2Monday Session3 Mulu Ketsela

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Information about 2Monday Session3 Mulu Ketsela

Published on November 29, 2007

Author: Cubemiddle

Source: authorstream.com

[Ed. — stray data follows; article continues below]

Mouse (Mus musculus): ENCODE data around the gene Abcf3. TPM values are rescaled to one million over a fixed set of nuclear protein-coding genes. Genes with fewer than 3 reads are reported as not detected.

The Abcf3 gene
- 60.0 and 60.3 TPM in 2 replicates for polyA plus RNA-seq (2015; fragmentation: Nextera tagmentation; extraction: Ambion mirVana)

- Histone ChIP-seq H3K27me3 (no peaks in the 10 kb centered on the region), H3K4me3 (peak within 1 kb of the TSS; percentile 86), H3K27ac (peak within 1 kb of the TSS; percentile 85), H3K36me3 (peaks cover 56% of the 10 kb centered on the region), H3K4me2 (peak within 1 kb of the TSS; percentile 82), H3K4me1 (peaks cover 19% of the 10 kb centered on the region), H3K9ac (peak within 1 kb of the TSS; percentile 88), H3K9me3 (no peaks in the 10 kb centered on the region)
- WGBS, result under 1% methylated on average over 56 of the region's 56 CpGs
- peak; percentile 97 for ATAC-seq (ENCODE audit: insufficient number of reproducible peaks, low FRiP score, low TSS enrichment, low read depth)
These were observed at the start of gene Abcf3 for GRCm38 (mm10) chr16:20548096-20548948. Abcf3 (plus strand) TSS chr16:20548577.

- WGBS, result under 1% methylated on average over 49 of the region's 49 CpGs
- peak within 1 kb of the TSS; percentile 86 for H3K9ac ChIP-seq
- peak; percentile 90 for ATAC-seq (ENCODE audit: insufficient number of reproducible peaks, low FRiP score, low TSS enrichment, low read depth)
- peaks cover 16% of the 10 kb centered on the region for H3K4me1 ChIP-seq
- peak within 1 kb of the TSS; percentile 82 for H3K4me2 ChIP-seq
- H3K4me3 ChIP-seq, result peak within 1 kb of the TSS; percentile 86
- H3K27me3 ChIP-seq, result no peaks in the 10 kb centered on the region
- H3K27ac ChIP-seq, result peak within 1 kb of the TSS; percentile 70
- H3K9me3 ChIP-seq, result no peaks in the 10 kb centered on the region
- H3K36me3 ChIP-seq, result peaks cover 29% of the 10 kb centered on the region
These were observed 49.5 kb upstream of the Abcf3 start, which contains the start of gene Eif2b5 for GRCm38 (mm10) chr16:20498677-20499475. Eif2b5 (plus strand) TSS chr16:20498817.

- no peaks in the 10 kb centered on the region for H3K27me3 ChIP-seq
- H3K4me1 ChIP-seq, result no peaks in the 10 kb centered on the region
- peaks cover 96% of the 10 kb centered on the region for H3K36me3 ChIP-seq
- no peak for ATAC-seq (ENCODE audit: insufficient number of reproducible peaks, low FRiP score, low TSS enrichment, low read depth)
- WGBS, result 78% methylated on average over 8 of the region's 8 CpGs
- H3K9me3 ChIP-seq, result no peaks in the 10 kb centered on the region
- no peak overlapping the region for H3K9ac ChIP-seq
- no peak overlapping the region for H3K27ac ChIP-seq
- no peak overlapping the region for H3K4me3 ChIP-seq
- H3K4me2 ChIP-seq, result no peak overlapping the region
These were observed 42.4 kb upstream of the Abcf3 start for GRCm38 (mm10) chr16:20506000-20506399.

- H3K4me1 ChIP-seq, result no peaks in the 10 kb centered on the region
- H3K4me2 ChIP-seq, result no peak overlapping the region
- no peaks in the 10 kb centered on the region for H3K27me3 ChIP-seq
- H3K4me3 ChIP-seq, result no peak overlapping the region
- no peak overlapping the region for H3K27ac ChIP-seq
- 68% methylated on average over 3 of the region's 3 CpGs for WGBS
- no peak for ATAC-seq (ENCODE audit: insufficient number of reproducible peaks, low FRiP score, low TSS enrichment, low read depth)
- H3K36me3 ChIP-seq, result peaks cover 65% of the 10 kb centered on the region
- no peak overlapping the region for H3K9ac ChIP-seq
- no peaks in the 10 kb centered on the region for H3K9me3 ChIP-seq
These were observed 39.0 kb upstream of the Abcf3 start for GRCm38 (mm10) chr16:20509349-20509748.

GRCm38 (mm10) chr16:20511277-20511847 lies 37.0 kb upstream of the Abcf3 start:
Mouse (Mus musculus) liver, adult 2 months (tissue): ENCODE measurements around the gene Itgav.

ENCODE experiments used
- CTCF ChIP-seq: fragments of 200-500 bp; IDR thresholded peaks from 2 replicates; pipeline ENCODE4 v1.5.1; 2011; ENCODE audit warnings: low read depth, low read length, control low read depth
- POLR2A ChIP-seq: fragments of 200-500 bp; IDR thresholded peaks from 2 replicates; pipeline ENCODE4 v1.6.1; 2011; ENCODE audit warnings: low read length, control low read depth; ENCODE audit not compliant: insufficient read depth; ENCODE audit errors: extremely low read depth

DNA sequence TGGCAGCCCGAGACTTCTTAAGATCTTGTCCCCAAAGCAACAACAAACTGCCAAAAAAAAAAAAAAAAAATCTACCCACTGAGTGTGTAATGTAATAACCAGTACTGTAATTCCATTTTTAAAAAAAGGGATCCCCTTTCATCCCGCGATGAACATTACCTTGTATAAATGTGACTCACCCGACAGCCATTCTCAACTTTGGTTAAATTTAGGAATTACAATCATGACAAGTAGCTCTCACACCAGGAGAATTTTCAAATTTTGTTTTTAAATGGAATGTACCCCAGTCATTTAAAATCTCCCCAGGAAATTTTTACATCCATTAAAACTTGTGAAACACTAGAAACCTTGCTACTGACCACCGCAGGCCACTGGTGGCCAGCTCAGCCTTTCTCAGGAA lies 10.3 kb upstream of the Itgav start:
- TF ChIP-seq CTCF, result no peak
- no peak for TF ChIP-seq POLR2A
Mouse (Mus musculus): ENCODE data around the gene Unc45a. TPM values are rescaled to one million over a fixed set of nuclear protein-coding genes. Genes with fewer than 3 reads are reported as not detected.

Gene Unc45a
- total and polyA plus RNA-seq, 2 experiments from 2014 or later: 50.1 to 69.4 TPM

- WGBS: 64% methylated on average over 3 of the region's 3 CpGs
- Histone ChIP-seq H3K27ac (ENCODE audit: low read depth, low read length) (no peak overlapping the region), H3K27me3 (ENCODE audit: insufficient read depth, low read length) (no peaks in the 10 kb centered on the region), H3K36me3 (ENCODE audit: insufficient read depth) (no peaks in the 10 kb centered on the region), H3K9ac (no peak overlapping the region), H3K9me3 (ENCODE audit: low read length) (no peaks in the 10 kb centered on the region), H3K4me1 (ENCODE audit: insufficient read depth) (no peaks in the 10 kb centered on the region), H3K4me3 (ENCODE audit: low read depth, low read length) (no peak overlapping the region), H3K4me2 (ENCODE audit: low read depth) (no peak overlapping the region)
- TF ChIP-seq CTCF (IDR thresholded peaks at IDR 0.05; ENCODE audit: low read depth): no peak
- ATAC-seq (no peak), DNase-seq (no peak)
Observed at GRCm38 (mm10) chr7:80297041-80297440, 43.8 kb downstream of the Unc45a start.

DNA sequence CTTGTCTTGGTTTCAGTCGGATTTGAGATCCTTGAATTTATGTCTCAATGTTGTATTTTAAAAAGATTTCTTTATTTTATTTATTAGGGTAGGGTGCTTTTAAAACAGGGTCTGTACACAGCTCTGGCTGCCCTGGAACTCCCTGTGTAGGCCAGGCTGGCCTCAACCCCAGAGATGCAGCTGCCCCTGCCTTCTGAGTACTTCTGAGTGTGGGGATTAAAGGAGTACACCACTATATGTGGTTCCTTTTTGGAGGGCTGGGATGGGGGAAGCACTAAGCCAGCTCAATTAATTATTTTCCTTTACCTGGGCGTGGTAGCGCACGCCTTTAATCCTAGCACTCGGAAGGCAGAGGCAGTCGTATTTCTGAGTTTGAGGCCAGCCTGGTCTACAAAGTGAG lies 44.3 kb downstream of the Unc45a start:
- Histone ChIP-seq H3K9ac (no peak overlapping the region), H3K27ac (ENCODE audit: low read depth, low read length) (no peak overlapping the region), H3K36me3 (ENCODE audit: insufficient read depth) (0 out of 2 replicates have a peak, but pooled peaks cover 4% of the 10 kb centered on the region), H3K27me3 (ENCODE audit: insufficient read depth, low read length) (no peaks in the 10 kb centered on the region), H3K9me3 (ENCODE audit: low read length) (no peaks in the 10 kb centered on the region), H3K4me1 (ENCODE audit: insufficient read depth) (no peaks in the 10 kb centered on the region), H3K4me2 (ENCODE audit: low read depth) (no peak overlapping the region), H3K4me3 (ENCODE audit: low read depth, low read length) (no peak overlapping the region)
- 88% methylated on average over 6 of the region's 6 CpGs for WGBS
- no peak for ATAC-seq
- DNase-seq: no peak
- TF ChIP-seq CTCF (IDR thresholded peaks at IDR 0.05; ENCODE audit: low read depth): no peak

Harmonization: Supporting the Poverty Reduction Effort:  Harmonization: Supporting the Poverty Reduction Effort Prepared for the: High-Level Forum on Harmonization February 24-25, 2003 Rome, Italy Content of Presentation:  Content of Presentation Country Context Current aid delivery systems Changes needed to improve aid delivery Next Steps Concluding Remarks Country Context:  Country Context Ethiopian population is currently estimated at about 65 million. Per capita income is about US $116 per annum. 31.2 percent of Ethiopians live below the poverty line of US $1 a day. Country Context (2):  Country Context (2) Currently, more than 40 bilateral and multilateral donors are supporting the country In spite of this, per capita ODA flow to the country is very low The average per capita ODA flow to Ethiopia since 1997 was just US $13 This figure amounts to about one half of the African average Country Context (3):  Country Context (3) Ethiopia is currently implementing a comprehensive poverty reduction program (SDPRP) The SDPRP has obtained the support and endorsement of Ethiopia's development partners A successful implementation of the SDPRP however requires, among others, increased ODA per capita Current aid delivery systems:  Current aid delivery systems Most donors prefer to build separate frameworks for identifying areas of intervention in the country (e.g. PRGF, CAS, CSP, CAP,etc.) As a result, disbursement flows are not aligned with the government’s planning and review cycles Donors request to conduct policy dialogue with government at different points in the government’s planning and review cycles Current aid delivery systems (2):  Current aid delivery systems (2) Most multilateral and bilateral assistance to Ethiopia is channeled through projects and sector programs Still, the current practice of project and program approach should be improved to enhance the gains from external development assistance Current aid delivery systems (3):  Current aid delivery systems (3) Two major areas of concern regarding existing aid delivery arrangements are: Current project based assistances use separate and parallel systems for financial management, procurement, reporting, etc thereby reducing country ownership The need by project implementers to use the various systems prescribed by donors delays project implementation Current aid delivery systems (4):  Current aid delivery systems (4) For instance: The average age of the 67 ongoing projects financed by multilateral donors during Fiscal Year 2001/02 was 3.7 years During this period, average cumulative disbursement for all 76 projects was just 53.6 percent 36 percent of the 76 project have been under implementation for 4.5 to 9 years Slide10:  Current aid delivery systems (5) The lag in disbursement is generally substantial: (the data refers to the 76 projects indicated above) Slide11:  Delays in disbursement are caused by, among others: The complexity of procurement modes specified in project agreements Approval requirements by donors for most procurement actions Special account arrangements and the associated replenishment arrangements Formalities and procedures associated with disbursement applications Current aid delivery systems (6) Current aid delivery systems (7):  Current aid delivery systems (7) In some sectors, pre-implementation preparations involve significant delays (e.g. road sector) Current aid delivery systems (8):  Current aid delivery systems (8) In summery, current aid delivery systems have resulted in: Reduced amount of annual disbursements compared to what the country needs to implement its development programs Complaint and rejection by Regional States of assistance originating from some donors (the latter being donors with complicated and rigid procedures) Changes required to improve aid delivery:  Changes required to improve aid delivery Alignment of the different cycles practiced by donors with the government cycles, including: Budget cycle Reporting and monitoring cycles Annual review cycle Changes required to improve aid delivery (2):  Changes required to improve aid delivery (2) Relying on government systems instead of creating and using parallel systems for: Procurement Disbursement Monitoring and evaluation Reporting Changes required to improve aid delivery (3):  Changes required to improve aid delivery (3) Providing aid in the form of direct budget support Providing resources in a predictable and multi-year basis Relying on government's planning and review cycles for policy dialogue Simplifying and standardizing the procedures governing ongoing projects Next Steps :  Next Steps In recognition of the burden imposed by the existing aid delivery arrangement, we expect this high level forum to endorse the need to find solutions Based on good practice principles, donors should agree to align their systems to the government’s systems An action plan to put in place the required changes will be needed A forum to review the implementation of the harmonization process will be required Concluding Remarks:  Concluding Remarks Per capita aid flow to Ethiopia is very low On the other hand, implementing poverty reduction strategies will require substantial amount of external assistance Apart from an increase in resource flow to the country, the poverty reduction effort can be supported with harmonized donor procedures Concluding Remarks (2):  Concluding Remarks (2) For this purpose, assistance in the form of DBS is preferable In addition, the rules and procedures employed in project and program based support should be streamlined and harmonized Harmonization should proceed with the objective of aligning along Ethiopia’s systems

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